Hannemann Final Radio Show Prompts Opponent To Seek Equal Time


Mufi Hannemann stopped spinning songs by Frankie Avalon, the Platters, Neil Diamond and countless other artists on his "oldies" radio program Saturday.

That's because, as Civil Beat reported, the Federal Communications Commission requires candidates to give up the airtime once they are officially certified, or else their opponents qualify for equal time.

Problem is, Hannemann, the former Honolulu mayor running as a Democrat for the Hawaii Second Congressional District seat, filed June 4 but still did a last program Saturday, June 9.

Hannemann, who called it "a special aloha show as I hit the campaign trail," made clear it was his last installment of "Mufi's JukeBox Jamboree" and shortened the program from two hours to one.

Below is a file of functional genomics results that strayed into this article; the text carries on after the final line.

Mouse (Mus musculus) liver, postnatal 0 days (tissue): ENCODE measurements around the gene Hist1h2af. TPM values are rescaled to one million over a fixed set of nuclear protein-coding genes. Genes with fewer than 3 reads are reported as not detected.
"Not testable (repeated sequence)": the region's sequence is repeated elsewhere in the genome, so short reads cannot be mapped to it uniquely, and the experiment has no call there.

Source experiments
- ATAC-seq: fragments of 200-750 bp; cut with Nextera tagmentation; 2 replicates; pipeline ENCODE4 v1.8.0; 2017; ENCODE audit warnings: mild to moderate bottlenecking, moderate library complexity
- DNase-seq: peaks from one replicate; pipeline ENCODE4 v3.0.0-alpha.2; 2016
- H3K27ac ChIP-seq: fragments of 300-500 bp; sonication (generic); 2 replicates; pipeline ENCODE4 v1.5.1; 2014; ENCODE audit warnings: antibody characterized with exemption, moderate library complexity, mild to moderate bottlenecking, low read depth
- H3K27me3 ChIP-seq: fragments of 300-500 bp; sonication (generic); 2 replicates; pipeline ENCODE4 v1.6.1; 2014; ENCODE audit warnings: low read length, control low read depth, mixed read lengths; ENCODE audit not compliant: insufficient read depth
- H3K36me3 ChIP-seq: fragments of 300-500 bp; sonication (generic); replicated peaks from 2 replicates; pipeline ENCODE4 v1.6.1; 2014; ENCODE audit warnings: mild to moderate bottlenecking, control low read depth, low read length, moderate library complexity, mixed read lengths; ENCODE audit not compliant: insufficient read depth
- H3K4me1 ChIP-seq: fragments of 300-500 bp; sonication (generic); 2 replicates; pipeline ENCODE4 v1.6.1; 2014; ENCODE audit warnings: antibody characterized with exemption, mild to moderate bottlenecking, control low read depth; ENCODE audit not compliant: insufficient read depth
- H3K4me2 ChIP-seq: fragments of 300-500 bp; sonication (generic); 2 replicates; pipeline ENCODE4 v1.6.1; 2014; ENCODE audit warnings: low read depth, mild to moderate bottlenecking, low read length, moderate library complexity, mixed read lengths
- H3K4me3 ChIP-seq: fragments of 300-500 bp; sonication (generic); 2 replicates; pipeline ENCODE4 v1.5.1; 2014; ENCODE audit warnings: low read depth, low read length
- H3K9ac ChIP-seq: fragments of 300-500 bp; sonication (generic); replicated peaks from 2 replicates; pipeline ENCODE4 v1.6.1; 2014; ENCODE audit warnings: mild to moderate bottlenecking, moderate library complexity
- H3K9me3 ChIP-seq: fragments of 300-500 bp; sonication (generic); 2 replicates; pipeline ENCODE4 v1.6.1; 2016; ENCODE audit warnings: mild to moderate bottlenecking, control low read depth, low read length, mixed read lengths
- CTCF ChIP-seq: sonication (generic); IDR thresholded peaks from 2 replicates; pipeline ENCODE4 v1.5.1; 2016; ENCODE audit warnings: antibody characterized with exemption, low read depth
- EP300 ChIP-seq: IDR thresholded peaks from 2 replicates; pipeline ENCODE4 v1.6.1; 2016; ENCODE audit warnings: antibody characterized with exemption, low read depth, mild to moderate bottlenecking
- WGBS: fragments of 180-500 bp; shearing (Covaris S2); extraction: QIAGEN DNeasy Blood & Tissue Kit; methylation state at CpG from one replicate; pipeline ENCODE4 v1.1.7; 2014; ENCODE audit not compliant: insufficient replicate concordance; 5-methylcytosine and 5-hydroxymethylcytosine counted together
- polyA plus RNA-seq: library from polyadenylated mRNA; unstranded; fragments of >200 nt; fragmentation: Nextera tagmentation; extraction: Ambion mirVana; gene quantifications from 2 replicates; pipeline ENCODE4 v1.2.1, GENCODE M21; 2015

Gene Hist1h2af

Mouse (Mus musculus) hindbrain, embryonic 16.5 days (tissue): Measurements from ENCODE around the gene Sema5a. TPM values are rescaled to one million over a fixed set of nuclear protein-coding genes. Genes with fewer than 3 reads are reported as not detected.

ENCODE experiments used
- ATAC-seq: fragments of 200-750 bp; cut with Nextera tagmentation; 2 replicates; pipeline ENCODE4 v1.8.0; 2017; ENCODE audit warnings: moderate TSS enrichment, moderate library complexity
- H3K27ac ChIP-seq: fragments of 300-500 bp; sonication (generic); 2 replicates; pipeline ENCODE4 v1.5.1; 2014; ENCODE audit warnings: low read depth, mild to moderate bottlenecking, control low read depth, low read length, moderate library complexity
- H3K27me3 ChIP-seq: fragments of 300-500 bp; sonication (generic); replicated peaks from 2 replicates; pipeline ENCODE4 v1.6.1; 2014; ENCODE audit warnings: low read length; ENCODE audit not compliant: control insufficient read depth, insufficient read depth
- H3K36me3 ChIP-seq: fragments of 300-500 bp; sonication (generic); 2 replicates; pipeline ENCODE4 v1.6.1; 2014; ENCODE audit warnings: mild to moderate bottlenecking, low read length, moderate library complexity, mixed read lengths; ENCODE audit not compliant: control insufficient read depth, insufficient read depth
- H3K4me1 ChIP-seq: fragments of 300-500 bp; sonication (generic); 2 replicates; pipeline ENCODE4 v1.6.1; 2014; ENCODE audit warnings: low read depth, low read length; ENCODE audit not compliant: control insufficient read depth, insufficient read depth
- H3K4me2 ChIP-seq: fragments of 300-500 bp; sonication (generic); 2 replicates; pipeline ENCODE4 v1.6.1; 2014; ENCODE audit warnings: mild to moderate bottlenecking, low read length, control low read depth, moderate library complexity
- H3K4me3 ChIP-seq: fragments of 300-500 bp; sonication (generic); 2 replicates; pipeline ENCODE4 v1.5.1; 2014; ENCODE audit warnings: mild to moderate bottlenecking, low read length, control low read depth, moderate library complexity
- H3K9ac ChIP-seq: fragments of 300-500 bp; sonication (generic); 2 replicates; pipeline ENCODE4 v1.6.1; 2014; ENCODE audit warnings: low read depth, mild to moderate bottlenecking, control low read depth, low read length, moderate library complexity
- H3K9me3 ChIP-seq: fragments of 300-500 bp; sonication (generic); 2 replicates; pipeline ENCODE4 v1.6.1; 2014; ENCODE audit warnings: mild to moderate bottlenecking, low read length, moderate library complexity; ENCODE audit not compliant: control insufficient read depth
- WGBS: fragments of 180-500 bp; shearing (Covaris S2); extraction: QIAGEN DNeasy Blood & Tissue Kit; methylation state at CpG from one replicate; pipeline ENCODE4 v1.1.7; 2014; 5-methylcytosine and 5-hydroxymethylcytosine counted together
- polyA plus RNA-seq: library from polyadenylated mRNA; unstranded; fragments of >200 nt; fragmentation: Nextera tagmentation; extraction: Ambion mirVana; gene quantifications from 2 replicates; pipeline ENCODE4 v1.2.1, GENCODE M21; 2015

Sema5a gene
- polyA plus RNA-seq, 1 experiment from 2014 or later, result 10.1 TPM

But Hannemann's primary opponents have the right to ask for equal airtime.

And that's just what Bob Marx is doing.

Candidates have seven calendar days in which to request the time from the radio station, a spokesman for the FCC told Civil Beat. In this case, that's KKOL "Kool Gold" 107.9 FM.

Monday was a holiday, and it was difficult to reach folks. Messages were left with the campaigns of Tulsi Gabbard and Esther Kiaaina, and with KKOL's local sales manager. They did not return calls or emails.

But Jose Casey, campaign manager for Marx, another Democrat in the CD2 primary, said his campaign will be requesting equal airtime.

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